7. Mr. Rao, the learned counsel for the appellant at the outset contend-ed that in the Division Bench decision of this Court in Second Appeal No. 169 of 1949 (Orissa) their Lordships held that the plaintiff was entitled to be subrogated and so it was not available for the trial court to consider and give a finding on this and other questions arising therefrom. According to Mr, Rao, in view of the aforesaid decision on the above question, the only thing which was available for consideration of the lower courts was to determine the amount to be reimbursed to the plaintiff. This particular question was agitated in the above-mentioned Second Appeal No. 419 of 1963 (Orissa), and Hon'ble A. Misra, J. on an elaborate consideration of the findings and conclusions, in Second Appeal No. 169 of 1949 (Orissa) arrived at the definite finding that the above-mentioned question pertaining to subrogation was not at all decided by the High Court in the previous second appeal. Moreover, the learned counsel who appeared for the appellant in Second Appeal No. 419 of 1963 (Orissa) expressly conceded that the Higih Court in Second Appeal No. 169 of 1949 (Orissa) did not decide the question of subrogation, and the lower appellate court was wrong in holding that the said question had been finally decided by the High Court and the learned Munsif had no iurisdiction to consider the claim of subrogation or giving a finding on that question. As the appellate court did not give any finding and set aside the finding of the trial court on this aspect of the matter on the aforesaid basis, Misra J in Second Appeal No. 419 of 1963 (Orissa) remanded this case again to the appellate court as stated above. Therefore, the above-mentioned contention of Mr. Rao is without any force and substance.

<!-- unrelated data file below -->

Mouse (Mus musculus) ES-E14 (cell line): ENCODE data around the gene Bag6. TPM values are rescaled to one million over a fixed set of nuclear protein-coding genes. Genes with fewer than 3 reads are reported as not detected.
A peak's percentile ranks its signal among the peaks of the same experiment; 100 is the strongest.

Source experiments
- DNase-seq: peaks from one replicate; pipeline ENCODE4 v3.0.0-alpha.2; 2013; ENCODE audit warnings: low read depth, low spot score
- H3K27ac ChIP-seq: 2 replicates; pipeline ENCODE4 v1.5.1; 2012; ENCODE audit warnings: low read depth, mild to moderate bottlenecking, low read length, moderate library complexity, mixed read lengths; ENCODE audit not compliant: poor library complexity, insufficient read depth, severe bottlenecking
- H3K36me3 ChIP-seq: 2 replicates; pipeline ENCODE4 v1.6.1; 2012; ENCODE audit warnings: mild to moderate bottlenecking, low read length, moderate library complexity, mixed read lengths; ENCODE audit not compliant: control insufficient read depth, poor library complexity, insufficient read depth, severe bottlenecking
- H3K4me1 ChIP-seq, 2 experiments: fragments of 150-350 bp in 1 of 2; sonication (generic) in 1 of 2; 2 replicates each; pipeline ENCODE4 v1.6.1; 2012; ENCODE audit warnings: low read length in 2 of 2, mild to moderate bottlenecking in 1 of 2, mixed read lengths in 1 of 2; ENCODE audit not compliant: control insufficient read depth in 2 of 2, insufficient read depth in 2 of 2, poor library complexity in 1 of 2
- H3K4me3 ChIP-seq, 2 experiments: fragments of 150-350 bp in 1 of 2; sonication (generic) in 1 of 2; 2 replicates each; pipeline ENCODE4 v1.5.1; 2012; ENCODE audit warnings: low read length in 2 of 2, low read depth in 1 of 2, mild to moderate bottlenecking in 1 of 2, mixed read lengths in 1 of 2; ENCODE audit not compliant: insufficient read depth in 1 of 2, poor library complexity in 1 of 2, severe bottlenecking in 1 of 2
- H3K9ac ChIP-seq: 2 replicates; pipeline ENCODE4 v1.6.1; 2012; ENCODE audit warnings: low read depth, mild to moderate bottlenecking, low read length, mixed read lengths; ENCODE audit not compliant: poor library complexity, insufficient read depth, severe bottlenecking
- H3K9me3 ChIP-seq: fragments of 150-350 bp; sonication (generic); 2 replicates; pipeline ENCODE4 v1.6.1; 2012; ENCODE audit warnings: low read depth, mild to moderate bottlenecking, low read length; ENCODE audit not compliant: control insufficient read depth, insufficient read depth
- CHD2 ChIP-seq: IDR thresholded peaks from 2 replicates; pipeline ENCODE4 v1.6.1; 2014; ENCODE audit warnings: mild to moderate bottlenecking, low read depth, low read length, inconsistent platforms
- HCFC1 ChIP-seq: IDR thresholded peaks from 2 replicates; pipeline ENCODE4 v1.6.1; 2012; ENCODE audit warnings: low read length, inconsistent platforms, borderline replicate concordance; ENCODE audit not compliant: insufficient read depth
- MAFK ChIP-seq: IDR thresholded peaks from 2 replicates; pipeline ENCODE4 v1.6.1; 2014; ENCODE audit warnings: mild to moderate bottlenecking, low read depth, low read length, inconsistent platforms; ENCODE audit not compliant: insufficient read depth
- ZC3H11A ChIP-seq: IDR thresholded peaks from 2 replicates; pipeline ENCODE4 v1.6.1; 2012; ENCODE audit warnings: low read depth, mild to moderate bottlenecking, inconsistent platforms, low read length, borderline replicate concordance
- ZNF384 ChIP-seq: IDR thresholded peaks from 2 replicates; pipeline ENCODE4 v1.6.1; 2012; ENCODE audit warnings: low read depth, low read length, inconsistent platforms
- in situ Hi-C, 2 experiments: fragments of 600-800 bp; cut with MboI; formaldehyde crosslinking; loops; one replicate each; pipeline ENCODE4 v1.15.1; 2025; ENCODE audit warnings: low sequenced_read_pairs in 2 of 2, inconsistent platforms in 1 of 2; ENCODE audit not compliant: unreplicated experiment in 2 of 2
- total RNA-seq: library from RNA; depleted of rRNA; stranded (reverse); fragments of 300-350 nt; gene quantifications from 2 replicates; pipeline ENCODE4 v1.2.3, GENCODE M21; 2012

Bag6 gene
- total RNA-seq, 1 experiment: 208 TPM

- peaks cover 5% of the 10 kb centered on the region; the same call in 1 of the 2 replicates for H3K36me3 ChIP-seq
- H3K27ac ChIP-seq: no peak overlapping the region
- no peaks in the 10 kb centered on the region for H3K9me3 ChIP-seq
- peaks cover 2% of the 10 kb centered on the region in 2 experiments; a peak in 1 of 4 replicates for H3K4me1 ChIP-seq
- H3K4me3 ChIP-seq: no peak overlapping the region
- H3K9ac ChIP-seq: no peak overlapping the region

8. It was next contended by Mr. Rao that the above-mentioned certificate sale was effected on 17-11-1941. Prior to that the plaintiff on 25-10-1941 had purchased one-third share in the Touzi from Baikunthanath and the said sale deed was registered on 27-10-1941. Onthe above facts Mr, Rao contended that the said sale by Baikunthanath was valid at the time when it was effected in favour of the plaintiff and it became void only on 17-11-1941 when the certificate sale was made, and so. as Baikunthanath deposited Rs. 1,000/- in the aforesaid execution case arising out of the previous mortgage decree from out of' the consideration money received from the plaintiff on account of the aforesaid sale, the plaintiff was entitled either to be subrogated or to be reimbursed. I do not find any merit in this contention. In this case the certificate proceedings were initiated on the 15th August, 1940 and notice under Section 7 was served on Baikunthanath on the 10th March, 1941. The sale in favour of the plaintiff by Baikunthanath was made on 25-10-1941 i.e. subsequent to the service of notice under Section 7 in the said certificate proceedings. Consequently by the express provisions of Section 8 (a) the private transfer made by Baikunthanath in favour of the plaintiff in the aforesaid circumstances is void against the claim enforceable in execution of the certificate. As the first defendant purchased the property in the certificate sale, the sale deed executed by Baikunthanath in favour of the plaintiff on 25-10-1941 is void as against the certificate purchaser the defendant No. 1. The Division Bench in Second Appeal No. 169 of 1949 (Orissa) has decided this question as stated above. There is nothing in Section 8 of the Public Demands Recovery Act nor could Mr. Rao cite any authoritative decision from which it can be said that the private transfer effected prior to the actual date of the certificate sale was valid at the time when it was made, and it became void only after the certificate sale. Accordingly, this contention of Mr. Rao also fails.